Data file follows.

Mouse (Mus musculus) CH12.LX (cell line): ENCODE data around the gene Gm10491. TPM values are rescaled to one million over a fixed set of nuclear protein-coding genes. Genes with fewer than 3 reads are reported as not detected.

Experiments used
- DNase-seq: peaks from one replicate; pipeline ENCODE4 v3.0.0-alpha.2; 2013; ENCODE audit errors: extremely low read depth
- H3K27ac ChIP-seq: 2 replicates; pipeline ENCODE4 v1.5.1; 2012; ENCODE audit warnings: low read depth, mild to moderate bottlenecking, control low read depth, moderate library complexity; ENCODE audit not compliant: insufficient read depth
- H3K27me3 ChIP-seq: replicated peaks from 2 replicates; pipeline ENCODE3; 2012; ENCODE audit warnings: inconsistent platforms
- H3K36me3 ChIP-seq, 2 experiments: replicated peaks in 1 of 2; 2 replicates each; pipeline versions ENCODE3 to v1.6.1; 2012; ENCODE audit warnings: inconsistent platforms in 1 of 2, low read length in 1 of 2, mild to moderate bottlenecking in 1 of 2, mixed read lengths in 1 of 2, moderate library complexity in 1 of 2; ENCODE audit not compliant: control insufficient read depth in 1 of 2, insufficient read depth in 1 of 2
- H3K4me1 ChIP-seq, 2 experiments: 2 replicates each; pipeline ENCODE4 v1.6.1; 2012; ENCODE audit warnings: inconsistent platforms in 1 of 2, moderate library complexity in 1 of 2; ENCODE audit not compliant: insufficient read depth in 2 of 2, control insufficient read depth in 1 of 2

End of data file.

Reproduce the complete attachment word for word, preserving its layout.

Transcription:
Mouse (Mus musculus) CH12.LX (cell line): ENCODE data around the gene Gm10491. TPM values are rescaled to one million over a fixed set of nuclear protein-coding genes. Genes with fewer than 3 reads are reported as not detected.

Experiments used
- DNase-seq: peaks from one replicate; pipeline ENCODE4 v3.0.0-alpha.2; 2013; ENCODE audit errors: extremely low read depth
- H3K27ac ChIP-seq: 2 replicates; pipeline ENCODE4 v1.5.1; 2012; ENCODE audit warnings: low read depth, mild to moderate bottlenecking, control low read depth, moderate library complexity; ENCODE audit not compliant: insufficient read depth
- H3K27me3 ChIP-seq: replicated peaks from 2 replicates; pipeline ENCODE3; 2012; ENCODE audit warnings: inconsistent platforms
- H3K36me3 ChIP-seq, 2 experiments: replicated peaks in 1 of 2; 2 replicates each; pipeline versions ENCODE3 to v1.6.1; 2012; ENCODE audit warnings: inconsistent platforms in 1 of 2, low read length in 1 of 2, mild to moderate bottlenecking in 1 of 2, mixed read lengths in 1 of 2, moderate library complexity in 1 of 2; ENCODE audit not compliant: control insufficient read depth in 1 of 2, insufficient read depth in 1 of 2
- H3K4me1 ChIP-seq, 2 experiments: 2 replicates each; pipeline ENCODE4 v1.6.1; 2012; ENCODE audit warnings: inconsistent platforms in 1 of 2, moderate library complexity in 1 of 2; ENCODE audit not compliant: insufficient read depth in 2 of 2, control insufficient read depth in 1 of 2